An uncertain off-season looms over Dallas and Portland
While the Rockets looked like a team who enjoy each other’s company, the Dallas Mavericks—the opponents Houston ousted in round one—certainly do not. Rajon Rondo, who the team traded for midway through the season, played no further part in proceedings after Game 2. Rondo and coach Rick Carlisle, to put it nicely, did not see eye-to-eye. Elsewhere, the body language from Tyson Chandler, Monta Ellis and Dirk Nowitzki looked far from cheery. This summer the Mavericks have a boatload of cap room and the roster that suits up come October could be very different from the one that finished the season last week.
The same goes for the Portland Trail Blazers, who fell in five to the Grizzlies and were barely able to dress a healthy team entering the series. Wes Matthews missed the entire series with injury, while Arron Afflalo, Nic Batum and LaMarcus Aldridge battled various issues throughout. Aldridge, the team’s star, has yet to make a commitment to the Blazers going forward (he’s a free agent this summer), and while the team will be desperate to retain him, the Portland’s power forward since 2006 may feel like now is the time to test the market.
The Bulls remain a frustrating enigma
Throughout the regular season the Bulls frequently veered from the sublime to the downright ridiculous—one week they were beating the Warriors on the road (one of only two teams to do that this season), and the next they were losing to the lowly Lakers. On their best day they look like a championship contender. On their worst, a talented, but flawed group who have checked out on their coach.
These contradictions remain in the postseason. One moment, the Bulls looked like the best team in the league when they were pounding their first-round opponents, the Milwaukee Bucks, and the next they were turning the ball over for fun and letting Jason Kidd’s team back into the series. In Game 6 the Bulls finally had enough and demolished the young Bucks by 53 points, but the feeling still remains that the Bulls are not a team you want to trust in the postseason.
The Bucks have a promising future
Game 6 against the Bulls aside, the Milwaukee Bucks gave a very good account of themselves in round one and can be considered a team with a very bright future. They were well in contention for the first five games of the series, frustrating the Bulls on defence with their length and athleticism. Coach Jason Kidd did an excellent job of keeping his young team focused after they dropped the first three games of the series; he also underscored his coaching acumen drawing up an excellent out-of-bounds play that won them Game 4. The team just needs to improve on offence going forward—they struggle to score in the half-court—and hopefully the return of Jabari Parker next season can go some way to addressing that issue.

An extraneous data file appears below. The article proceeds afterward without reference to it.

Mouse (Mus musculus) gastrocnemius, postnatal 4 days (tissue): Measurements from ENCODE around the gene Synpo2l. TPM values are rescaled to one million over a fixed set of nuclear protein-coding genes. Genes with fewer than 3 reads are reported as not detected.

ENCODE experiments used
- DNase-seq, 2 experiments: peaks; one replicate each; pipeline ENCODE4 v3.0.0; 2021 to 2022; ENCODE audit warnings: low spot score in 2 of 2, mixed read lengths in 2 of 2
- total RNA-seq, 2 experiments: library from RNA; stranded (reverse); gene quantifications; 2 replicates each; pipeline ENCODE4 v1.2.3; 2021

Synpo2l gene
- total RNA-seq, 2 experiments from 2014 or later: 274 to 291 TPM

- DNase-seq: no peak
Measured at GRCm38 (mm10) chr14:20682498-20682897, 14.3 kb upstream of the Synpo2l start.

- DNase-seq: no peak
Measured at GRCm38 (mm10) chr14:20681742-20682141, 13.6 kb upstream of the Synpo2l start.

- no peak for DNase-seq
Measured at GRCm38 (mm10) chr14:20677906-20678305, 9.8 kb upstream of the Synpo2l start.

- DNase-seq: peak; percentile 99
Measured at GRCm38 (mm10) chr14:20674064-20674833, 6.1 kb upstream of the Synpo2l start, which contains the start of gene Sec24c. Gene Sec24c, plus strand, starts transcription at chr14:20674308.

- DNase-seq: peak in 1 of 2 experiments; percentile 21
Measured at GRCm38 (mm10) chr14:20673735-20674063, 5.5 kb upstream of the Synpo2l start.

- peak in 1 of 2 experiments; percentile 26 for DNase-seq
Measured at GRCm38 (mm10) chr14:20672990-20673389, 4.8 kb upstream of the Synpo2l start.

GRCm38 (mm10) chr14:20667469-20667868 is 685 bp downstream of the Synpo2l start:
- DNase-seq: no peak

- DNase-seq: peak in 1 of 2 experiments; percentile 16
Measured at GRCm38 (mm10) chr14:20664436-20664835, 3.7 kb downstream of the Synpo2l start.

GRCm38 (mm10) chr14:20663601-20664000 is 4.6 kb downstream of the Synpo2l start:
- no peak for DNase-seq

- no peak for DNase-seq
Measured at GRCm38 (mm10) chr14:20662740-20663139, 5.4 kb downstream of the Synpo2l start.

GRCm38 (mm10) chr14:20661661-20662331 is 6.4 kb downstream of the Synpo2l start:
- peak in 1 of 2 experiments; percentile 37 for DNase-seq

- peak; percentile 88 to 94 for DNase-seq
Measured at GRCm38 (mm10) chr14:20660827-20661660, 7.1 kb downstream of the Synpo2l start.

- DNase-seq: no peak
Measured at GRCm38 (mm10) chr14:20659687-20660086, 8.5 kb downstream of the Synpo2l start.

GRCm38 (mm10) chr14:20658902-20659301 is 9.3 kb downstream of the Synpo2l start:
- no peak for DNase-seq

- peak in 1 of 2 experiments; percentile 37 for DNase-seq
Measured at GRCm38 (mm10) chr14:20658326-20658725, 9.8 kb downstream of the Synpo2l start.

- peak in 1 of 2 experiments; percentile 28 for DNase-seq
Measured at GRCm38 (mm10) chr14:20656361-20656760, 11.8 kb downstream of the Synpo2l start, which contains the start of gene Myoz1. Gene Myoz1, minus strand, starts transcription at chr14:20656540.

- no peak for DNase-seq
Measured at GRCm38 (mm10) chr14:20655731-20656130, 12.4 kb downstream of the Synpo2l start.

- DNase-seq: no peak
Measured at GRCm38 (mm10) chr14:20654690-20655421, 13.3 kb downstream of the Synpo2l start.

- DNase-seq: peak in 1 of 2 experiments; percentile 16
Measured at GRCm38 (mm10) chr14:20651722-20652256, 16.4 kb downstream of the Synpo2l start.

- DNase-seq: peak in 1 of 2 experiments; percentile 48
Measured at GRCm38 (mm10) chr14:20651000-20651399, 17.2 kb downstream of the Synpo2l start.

Cleveland could be in trouble without Kevin Love
The Cleveland Cavaliers barely broke a sweat dispatching the Boston Celtics in round one, but they face some major hurdles heading into round two against the Chicago Bulls, a series that opens tonight. Kevin Love, who had an excellent series against the Celtics, dislocated his shoulder after a tussle with Kelly Olynyk, while J.R. Smith will miss the opening two games of the series, suspended for flattening Jae Crowder.
Smith’s absence at the two-guard will hurt the Cavaliers—he’s a much better distance shooter than his soon-to-be replacement Iman Shumpert—but it’s Love’s playoffs-spanning absence that will hurt the Cavaliers the most. Love, for all the groans about his role in the offence, spaces the floor for Cleveland, pulling his opposite number away from the paint and opening up driving lanes for the likes of LeBron James and Kyrie Irving. LeBron could do a similar job against Chicago playing at the four-spot, but defensively he might get tired of banging down low with the likes of Joakim Noah, Pau Gasol and Taj Gibson. It’s a tough ask.
The Clippers are a resilient bunch
Throughout most of their history, the Clippers have been a laughingstock—an inept franchise from top to bottom, overshadowed by their more glamorous Los Angeles neighbours, the Lakers. But in recent years the team has gone some way to bucking that trend and on Saturday night, in a nail-biting Game 7 against the defending champion Spurs, they finally earned the respect of NBA fans across the world.
The Clippers had forced Game 7 by beating the Spurs in Game 6 on the road—an impressive achievement in itself—and in the deciding Game, an incredibly exciting back-and-forth affair, they got the better of the wily, veteran Spurs. With the game tied at 109 apiece, Chris Paul, who’s had an incredible playoffs thus far, hit a runner over the outstretched hand of Tim Duncan to seal the victory. The Clippers begin their second-round series tonight against the Houston Rockets on the road.
Final score: 125-94
No team in NBA history has ever come back from 3-0